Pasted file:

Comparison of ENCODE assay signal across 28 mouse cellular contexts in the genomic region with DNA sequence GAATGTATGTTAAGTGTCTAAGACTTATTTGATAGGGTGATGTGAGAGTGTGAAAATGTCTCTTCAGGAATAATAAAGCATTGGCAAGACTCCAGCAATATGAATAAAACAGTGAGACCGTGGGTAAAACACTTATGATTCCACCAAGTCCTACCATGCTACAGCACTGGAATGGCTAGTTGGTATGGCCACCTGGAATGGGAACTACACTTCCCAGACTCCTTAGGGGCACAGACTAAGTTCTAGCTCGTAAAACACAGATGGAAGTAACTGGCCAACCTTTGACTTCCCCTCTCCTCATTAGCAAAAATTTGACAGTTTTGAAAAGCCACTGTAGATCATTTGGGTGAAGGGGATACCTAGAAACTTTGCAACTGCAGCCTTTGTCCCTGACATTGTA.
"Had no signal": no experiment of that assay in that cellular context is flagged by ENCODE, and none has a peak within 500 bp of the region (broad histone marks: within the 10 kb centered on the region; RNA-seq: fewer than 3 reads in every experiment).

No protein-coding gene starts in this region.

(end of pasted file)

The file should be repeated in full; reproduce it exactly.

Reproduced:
Comparison of ENCODE assay signal across 28 mouse cellular contexts in the genomic region with DNA sequence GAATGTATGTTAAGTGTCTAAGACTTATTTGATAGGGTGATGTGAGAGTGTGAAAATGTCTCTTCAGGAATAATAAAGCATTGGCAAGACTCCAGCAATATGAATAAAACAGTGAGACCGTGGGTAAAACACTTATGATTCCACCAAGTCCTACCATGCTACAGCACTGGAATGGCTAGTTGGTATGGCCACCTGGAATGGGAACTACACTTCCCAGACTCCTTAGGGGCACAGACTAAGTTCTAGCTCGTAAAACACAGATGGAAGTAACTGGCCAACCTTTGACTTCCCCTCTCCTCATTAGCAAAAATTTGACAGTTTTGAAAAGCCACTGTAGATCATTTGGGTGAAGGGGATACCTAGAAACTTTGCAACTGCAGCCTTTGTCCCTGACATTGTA.
"Had no signal": no experiment of that assay in that cellular context is flagged by ENCODE, and none has a peak within 500 bp of the region (broad histone marks: within the 10 kb centered on the region; RNA-seq: fewer than 3 reads in every experiment).

No protein-coding gene starts in this region.